If you live or have spent any time in a major city, you have probably come across TimeOut magazine. Best known for their curated “best of” lists, the editors of TimeOut Lisbon turned their digital opinions into a real-life experience via their TimeOut Market.

Located just off of the Tagus River and in a converted bus terminal, the market reminds one of San Francisco’s Ferry Building or an old-school beer hall.

They have taken the best purveyors of Portuguese products (paper, books, clothing, soaps, etc.), food (seafood, ham, cheese, meats, etc.) and drinks (port, still wines, beer, and spirits) and given them a space to showcase what they do best.

Grab a beer or glass of wine on the way in, do a loop to see which place or places pique your interest, and away you go. A lot of the menus at the local restaurants are the same so being able to try some of the most innovative takes on Portuguese cuisine under one roof was time well spent. You’re close to the sea so now is the time to load up on seafood.

Tip: there are three restaurants facing the river that have terrace seating. Snack your way over there and then order a bottle of wine and soak up the sun while you plot your next move.


Like most big cities, Lisbon has been influenced by the craft cocktail resurgence but it’s not their specialty. You’ll find caipirinhas, mojitos, and the like on offer for happy hour, but I would suggest enjoying the local wine and ports as much as possible.

My favorite white wine was the simple Vinho Verde-crisp, light, and with a touch of effervescence. It is a perfect pairing for all the seafood you will be eating. At under €10 per bottle at most restaurants, it’s a steal.

The reds are just as good and you can easily find a Vin Tinto from the Douro Valley a couple hours north of Lisbon for €12 or less.

For me, cocktail hour is all about location and being on or near the water is just about perfect. If you’re in the central plaza of Lisbon, you might like to people watch over a mojito at one of the many restaurants circling the plaza or take a cue from the mobile cocktail cart (pictured above) and take your cocktail to the steps overlooking the Tagus River and watch the day go by.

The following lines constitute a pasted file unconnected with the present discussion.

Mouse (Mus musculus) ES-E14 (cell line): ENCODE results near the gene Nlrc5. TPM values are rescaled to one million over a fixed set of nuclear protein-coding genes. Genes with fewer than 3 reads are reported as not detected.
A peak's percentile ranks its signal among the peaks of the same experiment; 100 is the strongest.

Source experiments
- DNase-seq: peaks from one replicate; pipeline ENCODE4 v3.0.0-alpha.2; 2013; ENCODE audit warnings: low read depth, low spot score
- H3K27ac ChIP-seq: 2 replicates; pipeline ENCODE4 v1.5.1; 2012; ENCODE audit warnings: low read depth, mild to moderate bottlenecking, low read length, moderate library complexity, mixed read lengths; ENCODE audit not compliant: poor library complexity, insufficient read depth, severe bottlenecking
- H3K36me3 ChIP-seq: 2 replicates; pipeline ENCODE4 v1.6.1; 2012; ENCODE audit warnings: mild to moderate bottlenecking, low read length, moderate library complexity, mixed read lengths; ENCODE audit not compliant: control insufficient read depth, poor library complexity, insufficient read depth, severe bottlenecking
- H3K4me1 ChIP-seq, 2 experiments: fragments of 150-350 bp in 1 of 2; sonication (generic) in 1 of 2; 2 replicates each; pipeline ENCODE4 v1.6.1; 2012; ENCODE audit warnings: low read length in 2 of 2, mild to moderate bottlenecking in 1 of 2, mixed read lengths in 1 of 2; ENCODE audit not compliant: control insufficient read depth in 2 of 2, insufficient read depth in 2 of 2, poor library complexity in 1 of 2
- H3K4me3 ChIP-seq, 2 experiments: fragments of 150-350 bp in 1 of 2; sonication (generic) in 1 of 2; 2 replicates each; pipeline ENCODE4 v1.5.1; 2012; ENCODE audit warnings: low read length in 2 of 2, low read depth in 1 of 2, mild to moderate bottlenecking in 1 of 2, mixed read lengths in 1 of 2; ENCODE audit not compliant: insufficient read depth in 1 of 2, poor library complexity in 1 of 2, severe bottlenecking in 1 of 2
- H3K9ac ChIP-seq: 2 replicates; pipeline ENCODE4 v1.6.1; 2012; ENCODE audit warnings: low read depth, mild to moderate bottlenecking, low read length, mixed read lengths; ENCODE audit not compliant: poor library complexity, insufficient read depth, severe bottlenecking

Looking for something a little more polished? Try the Decadente Restaurant & Bar in the hip Bairro Alta district. They serve great local cuisine here as well, but if you can grab a seat on one of the communal tables outside you can enjoy your cocktail, live music, and maybe meet some fellow travelers too!


If you’ve been out walking Lisbon all day, chances are your body is pretty tired by the time dinner rolls along. Indulge in a short nap if you’re able to as the Portuguese (like the Spanish) don’t start thinking about dinner until around 9pm.

We went to a few fun dinners, but the most memorable was one we stumbled upon after deciding we didn’t want to venture too far from our flat.

Ao Pe de Sé was located just a short walk away on a slope facing the walls of the Cattderale di Lisbona all the tuk tuks stopped at. As the light lit up the stone walls across the way and the faint sounds of Fado music rose up from the streets below, we knew we had to stop.

Focusing on seafood (much of it raw), we dined on an excellent mixed-fish ceviche, tuna tartar, and salmon carpaccio. It was the best food we had in Lisbon by far.


I consider myself a coffee person, but the Portuguese take this label to a whole other level. First of all, keep in mind that the term coffee refers more generally to a shot of espresso. Despite the culture that has developed around coffee, it isn’t very common to see standalone coffee shops.